Today at the Olympics: Rutherford leaps under the radar
Unheralded No 1 long jumper this year tells Simon Turnbull he is the man to beat
Two British athletes go into the Olympic track and field programme, which starts today, at the top of the world rankings in their events this year. One of them is male, the other female.
No prizes for guessing the woman: Jessica Ennis, who stands 132 points clear of her rivals at the top of the global heptathlon order this year. But the man?
Dai Greene? No. Mo Farah? No again.
Try Greg Rutherford.
Since 3 May, the 25-year-old Milton Keynes athlete has been in pole position in the long jump rankings. He equalled Chris Tomlinson's British record that day, jumping 8.35m at a meeting in Chula Vista, California.
Rutherford is now the joint world leader, the 19-year old Russian Sergey Morgunov having achieved the same distance at Cheboksary on 20 June, but he goes into the qualifying round this morning as a serious contender in an event that has a wide-open look about it. Somehow, he has managed to fly under the radar of recognition and expectation right up to the Games.
"Equalling the British record was great," he says, "but now it's about jumping the kind of distances that will make me Olympic champion. I'm surprised that 8.35m is still leading the world rankings, to be honest.
"I've always said 8.50m or something around there would be needed for gold but it depends. If Mitchell Watt [the world championship silver medallist from Australia] and Sebastian Bayer [the European champion from Germany] turn up firing on all cylinders, it could get to those distances.
"It's tough to predict. All I know is that my big jumps were earlier this year and I should be able to add some decent centimetres to that. And that means everyone needs to beat me."
Rutherford was a European Championship silver medallist as a 19-year-old in Gothenburg in 2006 but his huge talent has been undermined by injury and inconsistency. However, under the direction of Dan Pfaff, the coach who guided Donovan Bailey to Olympic 100m gold for Canada in 1996, he has shown signs of fulfilling his world-beating potential.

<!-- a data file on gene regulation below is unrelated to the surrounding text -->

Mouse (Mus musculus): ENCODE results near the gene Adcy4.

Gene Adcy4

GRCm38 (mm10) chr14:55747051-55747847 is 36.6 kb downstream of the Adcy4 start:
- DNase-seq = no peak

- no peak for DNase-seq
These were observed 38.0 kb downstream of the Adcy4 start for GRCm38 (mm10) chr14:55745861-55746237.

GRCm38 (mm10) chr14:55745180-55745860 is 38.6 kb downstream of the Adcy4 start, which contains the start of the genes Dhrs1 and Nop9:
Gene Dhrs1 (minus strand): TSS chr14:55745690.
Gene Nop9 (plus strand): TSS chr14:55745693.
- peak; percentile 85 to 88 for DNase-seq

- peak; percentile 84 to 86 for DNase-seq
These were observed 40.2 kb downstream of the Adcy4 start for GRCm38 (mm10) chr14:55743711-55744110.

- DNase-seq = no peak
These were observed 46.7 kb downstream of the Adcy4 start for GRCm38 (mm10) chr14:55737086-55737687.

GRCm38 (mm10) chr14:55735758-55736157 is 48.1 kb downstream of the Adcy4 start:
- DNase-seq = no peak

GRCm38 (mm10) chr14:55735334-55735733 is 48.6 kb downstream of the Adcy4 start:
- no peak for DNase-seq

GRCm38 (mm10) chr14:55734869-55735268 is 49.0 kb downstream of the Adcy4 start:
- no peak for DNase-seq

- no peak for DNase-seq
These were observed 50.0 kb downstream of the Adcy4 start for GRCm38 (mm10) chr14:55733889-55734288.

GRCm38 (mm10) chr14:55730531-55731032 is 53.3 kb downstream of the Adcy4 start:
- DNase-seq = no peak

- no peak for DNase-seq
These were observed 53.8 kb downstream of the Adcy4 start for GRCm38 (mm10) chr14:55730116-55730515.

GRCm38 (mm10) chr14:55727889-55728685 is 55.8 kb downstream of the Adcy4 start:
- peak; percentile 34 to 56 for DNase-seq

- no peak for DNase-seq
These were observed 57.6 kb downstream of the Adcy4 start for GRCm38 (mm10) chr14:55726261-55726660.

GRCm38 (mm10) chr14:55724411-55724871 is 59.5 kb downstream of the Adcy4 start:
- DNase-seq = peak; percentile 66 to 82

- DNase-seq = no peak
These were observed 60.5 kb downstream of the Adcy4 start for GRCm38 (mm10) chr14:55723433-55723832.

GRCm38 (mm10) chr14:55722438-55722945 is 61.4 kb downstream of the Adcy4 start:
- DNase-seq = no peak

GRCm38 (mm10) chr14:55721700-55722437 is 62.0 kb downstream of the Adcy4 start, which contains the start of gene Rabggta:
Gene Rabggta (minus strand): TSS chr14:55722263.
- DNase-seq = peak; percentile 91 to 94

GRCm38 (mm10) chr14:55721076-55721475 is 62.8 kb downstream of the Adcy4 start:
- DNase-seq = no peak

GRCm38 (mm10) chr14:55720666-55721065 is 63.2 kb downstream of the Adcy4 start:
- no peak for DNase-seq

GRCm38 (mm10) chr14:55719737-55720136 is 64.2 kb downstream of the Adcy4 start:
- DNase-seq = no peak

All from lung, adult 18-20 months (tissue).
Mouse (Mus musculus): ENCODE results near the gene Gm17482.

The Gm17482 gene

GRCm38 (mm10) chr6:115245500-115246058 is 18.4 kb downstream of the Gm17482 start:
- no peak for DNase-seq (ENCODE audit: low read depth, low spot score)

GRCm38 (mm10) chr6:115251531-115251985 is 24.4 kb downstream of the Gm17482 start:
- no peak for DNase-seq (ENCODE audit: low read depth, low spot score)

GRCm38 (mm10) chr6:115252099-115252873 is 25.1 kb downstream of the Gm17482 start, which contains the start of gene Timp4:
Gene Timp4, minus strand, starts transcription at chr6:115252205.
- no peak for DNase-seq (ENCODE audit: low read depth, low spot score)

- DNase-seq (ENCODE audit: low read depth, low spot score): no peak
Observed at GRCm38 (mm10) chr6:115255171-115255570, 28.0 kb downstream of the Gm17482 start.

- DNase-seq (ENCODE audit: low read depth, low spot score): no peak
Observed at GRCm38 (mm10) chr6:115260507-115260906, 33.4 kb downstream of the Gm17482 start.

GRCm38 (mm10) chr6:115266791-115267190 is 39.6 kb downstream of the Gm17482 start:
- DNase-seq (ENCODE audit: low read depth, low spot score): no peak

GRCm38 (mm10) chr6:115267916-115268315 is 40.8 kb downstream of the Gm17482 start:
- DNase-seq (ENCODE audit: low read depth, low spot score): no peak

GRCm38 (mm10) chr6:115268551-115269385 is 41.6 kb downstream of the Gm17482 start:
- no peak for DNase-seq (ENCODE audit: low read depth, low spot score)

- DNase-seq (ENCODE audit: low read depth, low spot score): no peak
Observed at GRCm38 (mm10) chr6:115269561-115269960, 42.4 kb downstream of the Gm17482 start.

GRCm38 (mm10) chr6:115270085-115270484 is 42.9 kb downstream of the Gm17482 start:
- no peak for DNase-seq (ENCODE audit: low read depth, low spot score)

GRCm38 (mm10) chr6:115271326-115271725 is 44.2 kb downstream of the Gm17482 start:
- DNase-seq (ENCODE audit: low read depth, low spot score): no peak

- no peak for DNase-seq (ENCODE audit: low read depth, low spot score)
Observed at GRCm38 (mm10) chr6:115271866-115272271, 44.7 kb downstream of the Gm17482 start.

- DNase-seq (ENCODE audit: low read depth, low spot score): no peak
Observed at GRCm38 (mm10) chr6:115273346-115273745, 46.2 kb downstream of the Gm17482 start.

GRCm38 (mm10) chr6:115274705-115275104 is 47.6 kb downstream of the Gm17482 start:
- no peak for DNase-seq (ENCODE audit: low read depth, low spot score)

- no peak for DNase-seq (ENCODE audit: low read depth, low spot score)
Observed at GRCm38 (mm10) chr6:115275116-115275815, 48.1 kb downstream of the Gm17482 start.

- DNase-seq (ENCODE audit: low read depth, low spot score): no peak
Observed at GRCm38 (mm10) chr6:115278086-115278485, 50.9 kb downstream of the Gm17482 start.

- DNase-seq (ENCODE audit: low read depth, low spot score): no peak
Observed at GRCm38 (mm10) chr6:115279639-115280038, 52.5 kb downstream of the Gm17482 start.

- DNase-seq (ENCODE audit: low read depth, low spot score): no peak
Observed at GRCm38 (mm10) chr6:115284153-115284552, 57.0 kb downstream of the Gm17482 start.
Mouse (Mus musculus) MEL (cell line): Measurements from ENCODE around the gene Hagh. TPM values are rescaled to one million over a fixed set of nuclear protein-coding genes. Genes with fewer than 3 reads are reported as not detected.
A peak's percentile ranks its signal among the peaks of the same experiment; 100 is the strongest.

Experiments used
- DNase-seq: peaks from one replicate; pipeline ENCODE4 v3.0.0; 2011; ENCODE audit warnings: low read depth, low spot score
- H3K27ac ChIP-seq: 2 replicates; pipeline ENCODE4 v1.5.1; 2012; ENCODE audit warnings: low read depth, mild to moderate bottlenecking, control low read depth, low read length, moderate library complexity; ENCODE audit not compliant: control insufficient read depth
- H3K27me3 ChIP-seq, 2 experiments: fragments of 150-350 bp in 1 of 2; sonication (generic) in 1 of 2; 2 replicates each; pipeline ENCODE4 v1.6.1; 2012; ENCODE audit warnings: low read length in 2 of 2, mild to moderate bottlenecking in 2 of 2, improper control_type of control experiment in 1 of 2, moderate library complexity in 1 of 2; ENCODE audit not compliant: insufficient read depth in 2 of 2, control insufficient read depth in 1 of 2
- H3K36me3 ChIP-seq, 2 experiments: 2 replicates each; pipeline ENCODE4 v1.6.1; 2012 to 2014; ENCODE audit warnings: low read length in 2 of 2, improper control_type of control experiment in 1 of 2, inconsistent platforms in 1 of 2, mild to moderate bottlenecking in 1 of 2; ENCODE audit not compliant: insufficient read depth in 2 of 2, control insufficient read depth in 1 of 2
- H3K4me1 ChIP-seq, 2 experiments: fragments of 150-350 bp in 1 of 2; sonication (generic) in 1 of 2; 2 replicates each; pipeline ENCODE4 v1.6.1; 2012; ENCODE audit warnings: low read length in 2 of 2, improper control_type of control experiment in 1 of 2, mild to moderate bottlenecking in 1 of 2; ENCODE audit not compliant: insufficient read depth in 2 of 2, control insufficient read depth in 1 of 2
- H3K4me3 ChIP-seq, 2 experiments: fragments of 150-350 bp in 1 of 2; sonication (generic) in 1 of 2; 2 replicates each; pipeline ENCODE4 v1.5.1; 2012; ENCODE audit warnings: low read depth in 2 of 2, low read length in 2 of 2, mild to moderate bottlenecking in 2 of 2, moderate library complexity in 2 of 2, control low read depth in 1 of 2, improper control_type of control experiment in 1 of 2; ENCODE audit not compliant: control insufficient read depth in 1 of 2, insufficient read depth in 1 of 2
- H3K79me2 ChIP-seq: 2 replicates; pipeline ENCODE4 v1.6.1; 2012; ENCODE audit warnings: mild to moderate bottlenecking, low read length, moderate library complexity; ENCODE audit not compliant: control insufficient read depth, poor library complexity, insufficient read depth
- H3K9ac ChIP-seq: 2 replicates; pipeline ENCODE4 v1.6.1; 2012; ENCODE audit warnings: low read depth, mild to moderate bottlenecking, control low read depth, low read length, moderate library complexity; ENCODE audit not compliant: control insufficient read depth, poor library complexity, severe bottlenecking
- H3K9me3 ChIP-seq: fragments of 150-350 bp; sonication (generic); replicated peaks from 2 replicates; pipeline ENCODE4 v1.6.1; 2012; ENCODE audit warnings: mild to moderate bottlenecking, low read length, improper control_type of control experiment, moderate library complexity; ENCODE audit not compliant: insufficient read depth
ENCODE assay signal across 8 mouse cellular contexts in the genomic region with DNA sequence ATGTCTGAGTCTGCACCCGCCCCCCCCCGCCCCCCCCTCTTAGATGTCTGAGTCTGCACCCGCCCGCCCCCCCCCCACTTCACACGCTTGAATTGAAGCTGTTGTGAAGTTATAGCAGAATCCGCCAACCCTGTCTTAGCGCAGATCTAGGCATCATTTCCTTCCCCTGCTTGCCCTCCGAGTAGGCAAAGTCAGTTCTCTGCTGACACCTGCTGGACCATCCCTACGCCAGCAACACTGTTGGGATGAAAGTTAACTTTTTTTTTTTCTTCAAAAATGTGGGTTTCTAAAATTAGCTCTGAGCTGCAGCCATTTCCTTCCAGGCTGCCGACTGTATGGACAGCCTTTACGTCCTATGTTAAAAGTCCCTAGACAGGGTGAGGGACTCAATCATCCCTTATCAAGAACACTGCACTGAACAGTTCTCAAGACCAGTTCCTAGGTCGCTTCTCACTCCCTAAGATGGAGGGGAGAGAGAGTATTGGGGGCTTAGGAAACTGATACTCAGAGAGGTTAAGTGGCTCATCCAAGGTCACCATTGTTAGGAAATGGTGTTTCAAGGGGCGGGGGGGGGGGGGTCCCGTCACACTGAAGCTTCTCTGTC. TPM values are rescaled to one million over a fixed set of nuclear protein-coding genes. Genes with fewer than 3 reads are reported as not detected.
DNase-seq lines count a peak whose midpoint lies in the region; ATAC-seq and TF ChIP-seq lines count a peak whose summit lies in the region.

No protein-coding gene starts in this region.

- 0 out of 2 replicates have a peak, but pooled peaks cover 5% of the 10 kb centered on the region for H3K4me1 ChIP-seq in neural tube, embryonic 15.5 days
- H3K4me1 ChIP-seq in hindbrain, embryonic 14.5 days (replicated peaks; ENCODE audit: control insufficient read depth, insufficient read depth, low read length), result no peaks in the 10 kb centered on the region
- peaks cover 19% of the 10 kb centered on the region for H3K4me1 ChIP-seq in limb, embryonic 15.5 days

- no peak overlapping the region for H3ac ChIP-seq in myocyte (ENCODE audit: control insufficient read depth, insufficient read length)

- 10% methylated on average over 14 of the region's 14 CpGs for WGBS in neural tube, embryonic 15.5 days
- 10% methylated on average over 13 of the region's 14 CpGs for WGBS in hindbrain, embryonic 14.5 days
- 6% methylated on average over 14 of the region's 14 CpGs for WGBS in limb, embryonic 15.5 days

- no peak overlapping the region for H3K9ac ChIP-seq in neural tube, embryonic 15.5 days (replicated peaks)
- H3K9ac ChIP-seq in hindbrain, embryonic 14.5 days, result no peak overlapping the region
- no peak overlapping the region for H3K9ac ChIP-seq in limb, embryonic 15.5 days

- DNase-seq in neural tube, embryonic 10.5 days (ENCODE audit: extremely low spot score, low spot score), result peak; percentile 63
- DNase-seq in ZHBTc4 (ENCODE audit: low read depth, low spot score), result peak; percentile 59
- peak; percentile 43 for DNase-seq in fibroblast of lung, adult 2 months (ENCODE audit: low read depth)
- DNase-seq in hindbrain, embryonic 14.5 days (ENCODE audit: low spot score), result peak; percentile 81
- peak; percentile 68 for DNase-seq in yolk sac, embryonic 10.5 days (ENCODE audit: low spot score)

Pfaff has remodelled his technique, basing it on that of Carl Lewis, the four-time Olympic long jump champion – with whom Pfaff worked, as an assistant to Lewis' long-time coach, Tom Tellez. "You always have to try to learn from the guys who have been the best," Rutherford says. "There's always something you can pick up and I am fortunate that Dan worked under Tom Tellez.
"I will never jump exactly like Lewis because he was a bit of a freak. It's going to be a long process. Nothing's a quick fix in a technical event, but I have picked up bits quickly."
Four years ago Rutherford had to pick himself up off a hospital bed in Beijing. The day after the Olympic long jump final, in which he placed 10th, he was rushed into hospital suffering from tonsillitis and kidney and lung infections.
Last month he missed the London and Monaco Diamond League meetings because of cramp but happily reported: "The wisest thing I could have done was cut off the last couple of competitions. In doing that I've given my body that bit of rest which I needed. Training has been going fantastic."
Which is good news for a young man with a fantastic sporting pedigree. His great-grandfather was Jock Rutherford, one of the stars of football's Edwardian era. Known as "the Newcastle flyer," he won three championship titles for the Magpies and played in five FA Cup finals.
Greg had trials with Aston Villa. Happily, he has become a potential British athletics hero rather than a professional Villan.
So, what can team GB win today? Track and pool offer more gold
After a remarkable day of success yesterday, there could well be just as many medals waiting for Team GB today, primarily in cycling and rowing, with possible repeats of yesterday's triumphs, too, in judo and shooting.
The most dramatic moment, though, could well come in the Aquatic Centre at 7.45pm. Rebecca Adlington is competing in the women's 800m freestyle final, hoping to retain the Olympic title she won in Beijing four years ago. Just before, at 7.30pm, Lizzie Simmonds will race in the 200m backstroke final.